Hello, all. Dr. Lell here. Today a family came in for general wellness support so during the intake, I asked them about their typical diet and what kind of supplements they take. They eat the Standard American Diet (SAD) of processed meats, grains, simple sugars, and fast food. That’s pretty typical. But then they said they don’t take any vitamins because they eat a balanced diet. They figure they should get all they need from the food they eat. Makes sense, right? Well guys I’m sorry to say that it’s not that simple anymore. So today I’m going to explain why most people would benefit from a taking some sort of supplements. (if your first thought is “supplements don’t work” then I suggest you read this post)
First a technical point. The word vitamin gets thrown around interchangeably for anything that you take that isn’t considered “medicine” but it’s actually a specific organic compound. Supplements are the better term. You’re supplementing your diet with vitamins, minerals, herbs, and other micronutrients. Okay. That’s enough of the technical jargon.
First, what do these micronutrients (and vitamins specifically) do for our bodies? Everything that you allows you wake up, walk, think, bleed, and live your life is largely governed by complex biochemical pathways in your body. These micronutrients serve as the cogs and gears for those mechanisms. Without them, or without enough of them, your body is running inefficiently making you less able to adapt to life’s physical, emotional, and chemical stresses. Think about it like driving a car that hasn’t had the engine serviced in a few years. Yeah it may still run but nearly as well as it could.
So you think you get all the nutrients you need from what you eat? –WRONG!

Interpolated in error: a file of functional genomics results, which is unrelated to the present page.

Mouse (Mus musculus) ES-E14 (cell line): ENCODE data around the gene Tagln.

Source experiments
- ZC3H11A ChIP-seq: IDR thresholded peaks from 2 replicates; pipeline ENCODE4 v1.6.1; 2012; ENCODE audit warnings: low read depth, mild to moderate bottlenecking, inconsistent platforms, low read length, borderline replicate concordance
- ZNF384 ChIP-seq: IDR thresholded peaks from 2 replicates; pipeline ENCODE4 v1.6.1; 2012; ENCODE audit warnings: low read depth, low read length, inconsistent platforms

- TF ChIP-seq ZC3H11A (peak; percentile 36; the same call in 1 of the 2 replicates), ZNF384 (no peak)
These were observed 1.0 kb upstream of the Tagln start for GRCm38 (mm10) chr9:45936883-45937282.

A carrot grown today doesn’t have the same nutritional value as a carrot grown 30 years ago. It’s due to what’s called “soil depletion” and also how we’re engineering food. Modern agricultural practices leave fewer and fewer nutrients in the soil which means fewer and fewer go into the food that comes from that soil. On top of that, we’re engineering food plants to grow bigger, faster, with less water, and more hardier. But less attention has been paid to increasing how efficiently that plant uptakes and stores nutrients. In 2004, the University of Texas released a landmark study where they compared nutritional values of 43 different fruits & vegetables grown in 1950 and in 1999. What they found is that all the vegetables showed a “reliable decline” in several nutrients, especially protein, calcium, phosphorus, iron, riboflavin, and vitamin C.
Graphic courtesy of myhealthystyleblog
Where did that carrot come from? Across the country? The minute you pull a plant from the ground, the nutritional content starts to deplete. Within three days of picking, a vegetable will lose about 30% of its nutritional value. How much time passess between farm to table if you buy your produce at a typical grocery store?
Then there’s the cooking and processing which further lessens the nutrients. Some medications even keep the body from using and processing those of those nutrients correctly.
So what’s bottom line? The food we typically eat isn’t nearly as healthful as you think it is and whether or not you can actually take notice, your body is paying the price. This is why most americans can greatly benefit from regular supplementation of quality micronutrients. Don’t believe me? Get a quality multi (GNC makes a good one) and take them as directed for 1 month. You’ll be amazed at how much better you feel.